and present concern. In 2014, a US report asserted that neuroscience and technology had matured considerably and were being increasingly considered, and in some cases evaluated for operational use in security, intelligence, and defense operations. More broadly, the iterativerecognition of the viability of neuroscience and technology in these agenda reflects the paceand breadth of developments in the field. Although a number of nations have pursued, andare currently pursuing neuroscientific research and development for military purposes, perhaps the most proactive efforts in this regard have been conducted by the United States Department of Defense; with most notable and rapidly maturing research and development conducted by the Defense Advanced Research Projects Agency (DARPA) and Intelligence Advanced Research Projects Activity (IARPA). To be sure, many DARPA projects are explicitly directed toward advancing neuropsychiatric treatments and interventions that will improve both military and civilian medicine. Yet, it is important to note the prominent ongoing –and expanding – efforts in this domain by NATO European and trans-Pacific strategic competitor nations.
As the 2008 National Research Council report stated, “… for good or for ill, an ability to better
understand the capabilities of the body and brain… could be exploited for gathering intelligence, military operations, information management, public safety and forensics”. To paraphrase Aristotle, every human activity and tool can be regarded as purposed toward somedefinable “good”. However, definitions of “good” may vary, and what is regarded as good for some may present harm to others. The potential for neuroS/T to afford insight, understanding, and capability to affect cognitive, emotional, and behavioural aspects of individuals and groups render the brain sciences particularly attractive for use in security, intelligence, and military/warfare initiatives.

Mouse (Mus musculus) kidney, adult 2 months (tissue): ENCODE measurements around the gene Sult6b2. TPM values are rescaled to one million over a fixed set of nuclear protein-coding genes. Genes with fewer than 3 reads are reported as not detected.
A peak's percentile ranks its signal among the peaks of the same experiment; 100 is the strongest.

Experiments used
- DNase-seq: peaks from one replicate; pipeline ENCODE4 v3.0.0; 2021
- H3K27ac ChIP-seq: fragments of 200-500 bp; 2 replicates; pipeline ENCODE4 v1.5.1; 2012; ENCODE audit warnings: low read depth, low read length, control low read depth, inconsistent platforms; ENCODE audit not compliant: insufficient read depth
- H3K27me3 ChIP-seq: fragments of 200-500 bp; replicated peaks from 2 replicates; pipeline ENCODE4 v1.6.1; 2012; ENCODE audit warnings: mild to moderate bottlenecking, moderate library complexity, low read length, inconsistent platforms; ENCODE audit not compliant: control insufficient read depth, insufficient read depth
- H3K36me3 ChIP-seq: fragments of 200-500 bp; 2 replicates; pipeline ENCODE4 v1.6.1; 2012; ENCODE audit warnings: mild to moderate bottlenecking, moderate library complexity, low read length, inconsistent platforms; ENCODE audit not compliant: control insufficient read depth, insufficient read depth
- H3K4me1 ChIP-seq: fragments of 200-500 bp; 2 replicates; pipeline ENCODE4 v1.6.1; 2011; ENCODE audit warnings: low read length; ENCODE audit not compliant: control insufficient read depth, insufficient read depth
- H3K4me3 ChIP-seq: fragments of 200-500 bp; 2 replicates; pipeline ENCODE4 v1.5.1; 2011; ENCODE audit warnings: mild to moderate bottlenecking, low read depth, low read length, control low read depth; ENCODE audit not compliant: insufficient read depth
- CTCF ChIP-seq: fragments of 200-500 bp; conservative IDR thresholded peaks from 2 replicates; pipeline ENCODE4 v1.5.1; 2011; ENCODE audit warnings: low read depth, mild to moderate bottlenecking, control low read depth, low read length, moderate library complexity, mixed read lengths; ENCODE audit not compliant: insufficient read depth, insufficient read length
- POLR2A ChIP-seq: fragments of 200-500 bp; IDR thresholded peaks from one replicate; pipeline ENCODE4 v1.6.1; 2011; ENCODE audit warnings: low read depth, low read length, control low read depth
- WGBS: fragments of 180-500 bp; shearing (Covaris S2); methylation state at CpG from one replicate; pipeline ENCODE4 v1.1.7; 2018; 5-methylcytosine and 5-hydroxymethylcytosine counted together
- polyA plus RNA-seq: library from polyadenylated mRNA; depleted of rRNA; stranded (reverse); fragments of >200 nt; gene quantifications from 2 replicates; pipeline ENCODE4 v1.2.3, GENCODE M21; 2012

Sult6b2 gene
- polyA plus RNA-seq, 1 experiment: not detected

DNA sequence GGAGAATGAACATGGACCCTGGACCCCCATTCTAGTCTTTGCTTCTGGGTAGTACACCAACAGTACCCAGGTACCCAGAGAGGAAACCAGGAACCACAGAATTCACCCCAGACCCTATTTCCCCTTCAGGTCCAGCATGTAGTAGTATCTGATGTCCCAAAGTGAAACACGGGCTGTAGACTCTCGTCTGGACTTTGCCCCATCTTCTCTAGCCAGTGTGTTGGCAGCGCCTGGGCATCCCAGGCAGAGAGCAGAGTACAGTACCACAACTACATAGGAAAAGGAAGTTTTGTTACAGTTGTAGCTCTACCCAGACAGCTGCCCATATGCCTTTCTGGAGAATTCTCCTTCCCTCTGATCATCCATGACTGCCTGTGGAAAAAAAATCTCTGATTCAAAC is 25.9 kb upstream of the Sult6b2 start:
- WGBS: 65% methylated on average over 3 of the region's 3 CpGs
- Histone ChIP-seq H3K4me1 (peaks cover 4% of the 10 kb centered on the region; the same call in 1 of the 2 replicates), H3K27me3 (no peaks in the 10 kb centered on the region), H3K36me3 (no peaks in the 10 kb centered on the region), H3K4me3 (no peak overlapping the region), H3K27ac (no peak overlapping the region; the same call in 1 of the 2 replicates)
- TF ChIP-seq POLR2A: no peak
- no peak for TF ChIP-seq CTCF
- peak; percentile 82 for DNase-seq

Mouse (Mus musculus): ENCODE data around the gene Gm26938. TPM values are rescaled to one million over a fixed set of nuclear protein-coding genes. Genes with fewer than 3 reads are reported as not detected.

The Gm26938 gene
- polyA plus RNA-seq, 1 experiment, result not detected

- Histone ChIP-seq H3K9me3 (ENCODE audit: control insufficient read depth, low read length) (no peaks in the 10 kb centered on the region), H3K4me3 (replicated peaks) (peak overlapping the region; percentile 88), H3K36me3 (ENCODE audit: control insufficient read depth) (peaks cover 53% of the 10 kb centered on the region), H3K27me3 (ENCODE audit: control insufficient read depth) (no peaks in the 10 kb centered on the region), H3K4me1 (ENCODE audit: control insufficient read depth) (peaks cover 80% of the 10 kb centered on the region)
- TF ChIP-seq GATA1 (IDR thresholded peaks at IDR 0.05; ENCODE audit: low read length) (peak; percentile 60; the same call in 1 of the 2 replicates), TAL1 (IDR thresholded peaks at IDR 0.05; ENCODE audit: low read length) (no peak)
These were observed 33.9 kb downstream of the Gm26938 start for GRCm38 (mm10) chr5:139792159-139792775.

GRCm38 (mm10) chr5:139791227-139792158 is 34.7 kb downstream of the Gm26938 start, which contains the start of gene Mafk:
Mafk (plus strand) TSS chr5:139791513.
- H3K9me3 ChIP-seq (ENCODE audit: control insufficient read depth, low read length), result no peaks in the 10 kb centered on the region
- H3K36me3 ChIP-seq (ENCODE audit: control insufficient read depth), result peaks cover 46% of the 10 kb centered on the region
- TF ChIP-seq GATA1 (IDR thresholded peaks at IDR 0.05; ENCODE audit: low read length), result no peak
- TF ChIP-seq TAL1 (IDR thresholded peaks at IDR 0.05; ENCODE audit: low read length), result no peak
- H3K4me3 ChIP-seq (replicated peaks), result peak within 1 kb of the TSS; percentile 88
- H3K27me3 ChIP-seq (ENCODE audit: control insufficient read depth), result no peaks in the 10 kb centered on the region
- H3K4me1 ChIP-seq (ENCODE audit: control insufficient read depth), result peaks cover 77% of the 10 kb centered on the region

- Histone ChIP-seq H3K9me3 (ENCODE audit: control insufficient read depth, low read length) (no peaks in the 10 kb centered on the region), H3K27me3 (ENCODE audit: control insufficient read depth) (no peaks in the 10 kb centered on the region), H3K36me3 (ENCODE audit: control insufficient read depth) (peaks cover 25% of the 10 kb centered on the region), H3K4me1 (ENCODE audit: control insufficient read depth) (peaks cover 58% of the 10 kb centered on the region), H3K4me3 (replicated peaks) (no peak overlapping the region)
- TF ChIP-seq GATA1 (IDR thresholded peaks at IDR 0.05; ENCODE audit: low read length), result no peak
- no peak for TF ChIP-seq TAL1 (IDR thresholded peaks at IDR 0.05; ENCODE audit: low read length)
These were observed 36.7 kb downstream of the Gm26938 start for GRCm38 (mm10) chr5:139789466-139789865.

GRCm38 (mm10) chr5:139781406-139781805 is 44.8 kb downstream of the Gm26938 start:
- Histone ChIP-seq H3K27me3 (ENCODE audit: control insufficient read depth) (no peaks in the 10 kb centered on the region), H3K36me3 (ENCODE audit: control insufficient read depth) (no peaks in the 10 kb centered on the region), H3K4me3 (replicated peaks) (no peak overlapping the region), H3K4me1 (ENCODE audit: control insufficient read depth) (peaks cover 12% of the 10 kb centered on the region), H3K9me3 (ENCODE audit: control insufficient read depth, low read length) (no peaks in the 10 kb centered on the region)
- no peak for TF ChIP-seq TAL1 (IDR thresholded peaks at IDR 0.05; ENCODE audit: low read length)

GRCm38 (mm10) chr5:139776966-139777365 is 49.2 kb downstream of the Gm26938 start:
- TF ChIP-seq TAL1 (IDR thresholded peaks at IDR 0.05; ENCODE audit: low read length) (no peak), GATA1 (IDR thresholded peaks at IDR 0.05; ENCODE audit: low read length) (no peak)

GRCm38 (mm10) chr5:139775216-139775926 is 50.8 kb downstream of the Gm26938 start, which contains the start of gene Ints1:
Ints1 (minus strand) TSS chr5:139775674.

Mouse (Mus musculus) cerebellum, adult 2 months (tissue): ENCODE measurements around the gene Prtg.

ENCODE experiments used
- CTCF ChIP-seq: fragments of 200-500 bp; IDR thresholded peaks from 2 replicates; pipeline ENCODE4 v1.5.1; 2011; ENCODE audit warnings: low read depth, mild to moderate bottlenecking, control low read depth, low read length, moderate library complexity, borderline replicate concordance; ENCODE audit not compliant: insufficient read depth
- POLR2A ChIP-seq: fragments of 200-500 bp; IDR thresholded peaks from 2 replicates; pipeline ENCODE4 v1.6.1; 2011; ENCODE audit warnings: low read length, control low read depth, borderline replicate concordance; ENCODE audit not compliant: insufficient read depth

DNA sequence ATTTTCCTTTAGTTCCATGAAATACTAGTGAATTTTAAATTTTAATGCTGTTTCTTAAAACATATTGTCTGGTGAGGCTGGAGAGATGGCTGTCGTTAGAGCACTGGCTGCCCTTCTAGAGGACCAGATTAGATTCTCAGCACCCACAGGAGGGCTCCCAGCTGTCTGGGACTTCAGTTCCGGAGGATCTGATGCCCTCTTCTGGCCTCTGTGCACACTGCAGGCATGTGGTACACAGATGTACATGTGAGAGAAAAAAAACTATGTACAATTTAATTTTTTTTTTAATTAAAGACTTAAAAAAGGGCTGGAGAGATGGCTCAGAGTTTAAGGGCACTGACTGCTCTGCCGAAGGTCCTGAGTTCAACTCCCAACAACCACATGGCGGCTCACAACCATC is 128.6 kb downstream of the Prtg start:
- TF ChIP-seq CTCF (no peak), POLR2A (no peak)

To approach this issue, it is important to establish four fundamental premises.
• Firstly, neuroS/T is, and will be increasingly and more widely incorporated into approaches to national security, intelligence gathering and analysis, and aspects of military operations;
• Secondly, such capabilities afford considerable power;
• Thirdly, many countries are actively developing and subsidising neuro S/T research
under dual-use agendas or for direct incorporation into military programs;
• Fourthly, these international efforts could lead to a “capabilities race” as nations react
to new developments by attempting to counter and/or improve upon one another’s
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This type of escalation represents a realistic possibility with potential to affect international
security. Such “brinksmanship” must be acknowledged as a potential impediment to attempts to develop analyses and guidelines (that inform or prompt policies) that seek to constrain or restrict these avenues of research and development.
Neuroscientific techniques and technologies that are being utilised for military efforts include:
- Neural systems modelling and human/brain-machine interactive networks in intelligence, training and operational systems;
- Neuroscientific and neurotechnological approaches to optimising performance and
resilience in combat and military support personnel;
- Direct weaponisation of neuroscience and neurotechnology.
Of note is that each and all may contribute to establishing a role for brain science on the 21st